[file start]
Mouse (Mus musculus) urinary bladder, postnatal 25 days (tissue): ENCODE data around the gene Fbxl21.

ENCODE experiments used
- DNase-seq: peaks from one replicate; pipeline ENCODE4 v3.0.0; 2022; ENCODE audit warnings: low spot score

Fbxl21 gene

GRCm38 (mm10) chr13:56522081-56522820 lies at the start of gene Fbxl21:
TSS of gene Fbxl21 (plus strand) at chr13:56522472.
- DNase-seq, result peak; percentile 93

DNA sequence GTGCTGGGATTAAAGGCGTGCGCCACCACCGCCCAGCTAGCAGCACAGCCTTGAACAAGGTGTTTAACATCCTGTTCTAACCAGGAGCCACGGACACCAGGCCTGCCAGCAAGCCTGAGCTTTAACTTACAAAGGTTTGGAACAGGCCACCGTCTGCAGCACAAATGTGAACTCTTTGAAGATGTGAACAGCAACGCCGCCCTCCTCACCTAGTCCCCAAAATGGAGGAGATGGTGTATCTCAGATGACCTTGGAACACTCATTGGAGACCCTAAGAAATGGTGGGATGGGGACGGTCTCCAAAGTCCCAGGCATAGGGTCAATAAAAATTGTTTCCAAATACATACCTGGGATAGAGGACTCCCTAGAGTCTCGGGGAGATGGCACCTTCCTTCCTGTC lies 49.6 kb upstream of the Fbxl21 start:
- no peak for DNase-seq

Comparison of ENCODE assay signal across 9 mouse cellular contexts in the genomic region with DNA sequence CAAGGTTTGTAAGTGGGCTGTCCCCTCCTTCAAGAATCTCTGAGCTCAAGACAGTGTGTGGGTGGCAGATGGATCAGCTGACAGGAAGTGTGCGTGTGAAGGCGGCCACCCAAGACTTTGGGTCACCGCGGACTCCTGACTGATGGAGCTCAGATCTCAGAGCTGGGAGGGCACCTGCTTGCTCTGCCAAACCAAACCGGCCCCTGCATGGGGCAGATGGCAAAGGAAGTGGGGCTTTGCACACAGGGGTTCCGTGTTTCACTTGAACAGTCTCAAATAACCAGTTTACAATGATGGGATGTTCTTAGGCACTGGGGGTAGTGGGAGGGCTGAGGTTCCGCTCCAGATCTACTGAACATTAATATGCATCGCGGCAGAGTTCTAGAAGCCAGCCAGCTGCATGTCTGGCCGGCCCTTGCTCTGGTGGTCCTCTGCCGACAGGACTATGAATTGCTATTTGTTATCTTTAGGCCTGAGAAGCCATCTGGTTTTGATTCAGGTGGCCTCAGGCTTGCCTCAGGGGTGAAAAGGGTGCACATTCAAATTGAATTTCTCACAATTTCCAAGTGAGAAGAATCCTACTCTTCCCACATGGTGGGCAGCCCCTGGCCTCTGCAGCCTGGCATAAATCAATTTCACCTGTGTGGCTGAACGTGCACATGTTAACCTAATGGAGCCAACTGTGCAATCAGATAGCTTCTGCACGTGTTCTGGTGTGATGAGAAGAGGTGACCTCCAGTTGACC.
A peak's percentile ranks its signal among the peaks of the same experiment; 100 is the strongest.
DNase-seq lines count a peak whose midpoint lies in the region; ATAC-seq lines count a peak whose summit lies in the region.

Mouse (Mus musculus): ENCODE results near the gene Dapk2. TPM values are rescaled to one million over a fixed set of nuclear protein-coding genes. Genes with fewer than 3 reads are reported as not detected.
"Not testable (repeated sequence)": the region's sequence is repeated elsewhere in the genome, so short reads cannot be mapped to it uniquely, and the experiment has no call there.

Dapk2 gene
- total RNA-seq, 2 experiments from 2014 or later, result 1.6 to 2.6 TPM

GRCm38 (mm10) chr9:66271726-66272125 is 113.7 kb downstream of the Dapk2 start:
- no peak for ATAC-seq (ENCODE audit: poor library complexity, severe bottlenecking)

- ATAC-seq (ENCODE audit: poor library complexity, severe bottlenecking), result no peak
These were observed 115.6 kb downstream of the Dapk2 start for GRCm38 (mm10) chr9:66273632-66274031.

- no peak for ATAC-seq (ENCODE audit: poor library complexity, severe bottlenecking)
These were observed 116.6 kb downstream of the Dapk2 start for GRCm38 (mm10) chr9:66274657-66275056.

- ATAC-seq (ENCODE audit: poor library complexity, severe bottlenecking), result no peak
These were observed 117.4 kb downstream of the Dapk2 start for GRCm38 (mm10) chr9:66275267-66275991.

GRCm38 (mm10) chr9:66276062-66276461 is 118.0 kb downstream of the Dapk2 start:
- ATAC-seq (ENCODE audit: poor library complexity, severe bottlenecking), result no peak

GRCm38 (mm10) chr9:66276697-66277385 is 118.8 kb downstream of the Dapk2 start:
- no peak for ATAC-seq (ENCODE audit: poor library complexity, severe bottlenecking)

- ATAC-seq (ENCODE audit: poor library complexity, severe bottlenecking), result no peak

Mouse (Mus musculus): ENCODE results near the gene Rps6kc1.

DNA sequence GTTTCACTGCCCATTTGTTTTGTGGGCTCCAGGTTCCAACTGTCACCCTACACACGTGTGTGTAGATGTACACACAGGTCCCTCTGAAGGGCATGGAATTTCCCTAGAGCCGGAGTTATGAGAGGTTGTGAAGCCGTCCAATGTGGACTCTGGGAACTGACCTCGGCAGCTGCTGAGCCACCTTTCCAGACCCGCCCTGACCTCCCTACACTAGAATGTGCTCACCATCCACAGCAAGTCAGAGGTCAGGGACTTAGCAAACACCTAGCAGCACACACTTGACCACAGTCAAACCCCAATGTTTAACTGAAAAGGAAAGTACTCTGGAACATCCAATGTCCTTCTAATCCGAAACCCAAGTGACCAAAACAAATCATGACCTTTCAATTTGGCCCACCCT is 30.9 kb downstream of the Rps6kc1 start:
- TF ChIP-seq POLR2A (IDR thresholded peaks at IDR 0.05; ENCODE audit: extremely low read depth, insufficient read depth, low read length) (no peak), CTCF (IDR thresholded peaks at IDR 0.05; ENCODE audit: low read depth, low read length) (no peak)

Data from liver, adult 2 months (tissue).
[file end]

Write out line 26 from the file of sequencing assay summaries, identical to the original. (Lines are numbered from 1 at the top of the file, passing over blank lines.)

- ATAC-seq (ENCODE audit: poor library complexity, severe bottlenecking), result no peak